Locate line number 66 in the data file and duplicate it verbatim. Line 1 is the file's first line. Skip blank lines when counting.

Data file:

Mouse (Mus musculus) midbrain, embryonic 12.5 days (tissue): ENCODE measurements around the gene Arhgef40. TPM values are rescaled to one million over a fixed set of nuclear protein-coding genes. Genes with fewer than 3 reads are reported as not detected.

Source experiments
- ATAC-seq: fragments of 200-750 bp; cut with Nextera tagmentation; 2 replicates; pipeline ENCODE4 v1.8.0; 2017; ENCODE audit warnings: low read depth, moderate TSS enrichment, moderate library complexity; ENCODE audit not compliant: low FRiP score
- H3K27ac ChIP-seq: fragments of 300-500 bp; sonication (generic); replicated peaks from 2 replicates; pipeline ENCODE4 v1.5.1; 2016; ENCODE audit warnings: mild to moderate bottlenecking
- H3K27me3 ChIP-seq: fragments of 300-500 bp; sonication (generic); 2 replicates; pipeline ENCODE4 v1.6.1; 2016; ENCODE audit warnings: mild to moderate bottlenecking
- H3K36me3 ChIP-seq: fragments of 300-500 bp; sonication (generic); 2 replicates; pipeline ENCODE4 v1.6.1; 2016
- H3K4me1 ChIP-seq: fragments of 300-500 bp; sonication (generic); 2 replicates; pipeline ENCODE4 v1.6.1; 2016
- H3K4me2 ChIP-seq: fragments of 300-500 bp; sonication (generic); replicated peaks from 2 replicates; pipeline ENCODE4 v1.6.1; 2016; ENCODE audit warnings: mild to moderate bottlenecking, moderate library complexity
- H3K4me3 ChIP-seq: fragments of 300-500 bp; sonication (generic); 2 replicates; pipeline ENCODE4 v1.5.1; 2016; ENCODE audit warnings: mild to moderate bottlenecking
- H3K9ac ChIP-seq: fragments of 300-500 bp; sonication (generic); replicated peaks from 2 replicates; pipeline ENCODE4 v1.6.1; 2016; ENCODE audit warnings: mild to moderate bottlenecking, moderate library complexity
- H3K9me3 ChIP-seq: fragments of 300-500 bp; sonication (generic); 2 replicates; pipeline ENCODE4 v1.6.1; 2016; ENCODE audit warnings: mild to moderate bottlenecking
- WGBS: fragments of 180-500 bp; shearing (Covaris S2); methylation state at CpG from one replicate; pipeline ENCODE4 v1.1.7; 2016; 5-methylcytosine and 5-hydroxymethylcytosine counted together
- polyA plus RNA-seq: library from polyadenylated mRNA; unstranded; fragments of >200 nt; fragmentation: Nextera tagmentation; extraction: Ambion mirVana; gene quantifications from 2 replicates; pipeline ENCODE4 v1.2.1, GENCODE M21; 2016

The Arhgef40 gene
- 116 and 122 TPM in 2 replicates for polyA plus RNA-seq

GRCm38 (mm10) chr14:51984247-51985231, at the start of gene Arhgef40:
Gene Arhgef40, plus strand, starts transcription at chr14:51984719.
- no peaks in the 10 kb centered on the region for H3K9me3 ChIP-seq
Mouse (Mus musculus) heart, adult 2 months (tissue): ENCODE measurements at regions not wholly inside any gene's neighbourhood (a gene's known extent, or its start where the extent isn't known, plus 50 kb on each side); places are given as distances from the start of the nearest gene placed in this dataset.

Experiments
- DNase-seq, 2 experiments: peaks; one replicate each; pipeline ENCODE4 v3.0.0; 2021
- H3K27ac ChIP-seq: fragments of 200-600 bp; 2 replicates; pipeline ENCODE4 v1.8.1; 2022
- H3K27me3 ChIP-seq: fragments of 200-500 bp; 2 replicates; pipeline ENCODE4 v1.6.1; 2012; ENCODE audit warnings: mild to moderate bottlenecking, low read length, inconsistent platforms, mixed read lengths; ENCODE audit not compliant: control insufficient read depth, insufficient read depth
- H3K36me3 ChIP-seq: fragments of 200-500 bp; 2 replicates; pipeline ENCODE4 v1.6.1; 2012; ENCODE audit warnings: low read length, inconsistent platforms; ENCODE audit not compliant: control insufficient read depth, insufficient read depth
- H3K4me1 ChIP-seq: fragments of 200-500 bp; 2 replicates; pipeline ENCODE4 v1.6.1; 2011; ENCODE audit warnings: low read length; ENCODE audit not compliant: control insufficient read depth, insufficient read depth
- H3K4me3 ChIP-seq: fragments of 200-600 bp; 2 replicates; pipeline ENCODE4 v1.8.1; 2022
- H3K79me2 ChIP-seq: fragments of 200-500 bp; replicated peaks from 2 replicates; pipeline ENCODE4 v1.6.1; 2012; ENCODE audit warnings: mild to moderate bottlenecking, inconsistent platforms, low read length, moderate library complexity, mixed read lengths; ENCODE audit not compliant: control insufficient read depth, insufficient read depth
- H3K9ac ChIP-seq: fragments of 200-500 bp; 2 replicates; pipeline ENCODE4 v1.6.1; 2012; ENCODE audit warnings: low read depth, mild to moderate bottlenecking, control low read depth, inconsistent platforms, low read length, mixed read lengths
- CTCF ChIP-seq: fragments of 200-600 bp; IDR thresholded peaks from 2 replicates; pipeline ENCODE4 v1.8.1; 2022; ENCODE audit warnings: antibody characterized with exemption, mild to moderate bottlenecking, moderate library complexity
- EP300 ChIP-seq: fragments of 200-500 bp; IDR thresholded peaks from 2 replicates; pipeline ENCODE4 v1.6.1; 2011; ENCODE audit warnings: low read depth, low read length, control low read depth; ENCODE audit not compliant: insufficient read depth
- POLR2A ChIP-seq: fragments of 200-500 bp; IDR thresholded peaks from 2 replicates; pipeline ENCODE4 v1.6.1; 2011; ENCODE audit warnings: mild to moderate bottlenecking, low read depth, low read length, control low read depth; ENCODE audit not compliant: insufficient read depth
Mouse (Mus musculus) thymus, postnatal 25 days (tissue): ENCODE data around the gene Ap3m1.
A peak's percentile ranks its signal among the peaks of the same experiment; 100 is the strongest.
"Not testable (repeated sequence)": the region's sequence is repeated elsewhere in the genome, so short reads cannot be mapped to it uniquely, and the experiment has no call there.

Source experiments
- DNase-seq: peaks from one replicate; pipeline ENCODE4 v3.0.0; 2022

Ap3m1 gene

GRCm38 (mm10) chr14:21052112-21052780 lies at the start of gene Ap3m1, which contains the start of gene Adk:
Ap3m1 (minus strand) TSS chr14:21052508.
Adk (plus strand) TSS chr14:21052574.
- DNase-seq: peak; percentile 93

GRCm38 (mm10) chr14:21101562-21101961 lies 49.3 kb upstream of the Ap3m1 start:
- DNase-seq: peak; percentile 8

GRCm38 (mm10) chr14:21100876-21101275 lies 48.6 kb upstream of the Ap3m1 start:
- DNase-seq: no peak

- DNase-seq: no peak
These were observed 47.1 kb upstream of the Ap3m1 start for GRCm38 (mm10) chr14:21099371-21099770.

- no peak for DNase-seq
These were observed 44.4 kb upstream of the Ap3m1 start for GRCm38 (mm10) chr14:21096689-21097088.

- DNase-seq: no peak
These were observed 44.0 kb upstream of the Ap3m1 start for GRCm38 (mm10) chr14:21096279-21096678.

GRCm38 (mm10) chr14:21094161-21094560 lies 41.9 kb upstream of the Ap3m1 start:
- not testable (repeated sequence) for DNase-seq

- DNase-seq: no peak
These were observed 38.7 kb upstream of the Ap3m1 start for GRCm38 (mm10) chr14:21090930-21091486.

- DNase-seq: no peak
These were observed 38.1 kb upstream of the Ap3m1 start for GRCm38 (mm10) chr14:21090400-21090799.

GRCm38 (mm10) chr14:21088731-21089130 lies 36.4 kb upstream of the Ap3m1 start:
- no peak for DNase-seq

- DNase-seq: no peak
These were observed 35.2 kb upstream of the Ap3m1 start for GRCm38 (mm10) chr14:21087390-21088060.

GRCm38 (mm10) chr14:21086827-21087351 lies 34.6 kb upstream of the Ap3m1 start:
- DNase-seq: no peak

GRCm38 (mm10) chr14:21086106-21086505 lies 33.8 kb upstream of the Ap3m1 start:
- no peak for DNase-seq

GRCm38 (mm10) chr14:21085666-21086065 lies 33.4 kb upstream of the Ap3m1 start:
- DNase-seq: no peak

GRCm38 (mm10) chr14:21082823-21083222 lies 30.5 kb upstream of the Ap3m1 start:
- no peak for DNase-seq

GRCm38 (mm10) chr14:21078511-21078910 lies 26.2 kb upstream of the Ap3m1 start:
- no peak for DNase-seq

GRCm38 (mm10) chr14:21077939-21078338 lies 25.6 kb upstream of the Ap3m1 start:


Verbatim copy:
GRCm38 (mm10) chr14:21085666-21086065 lies 33.4 kb upstream of the Ap3m1 start: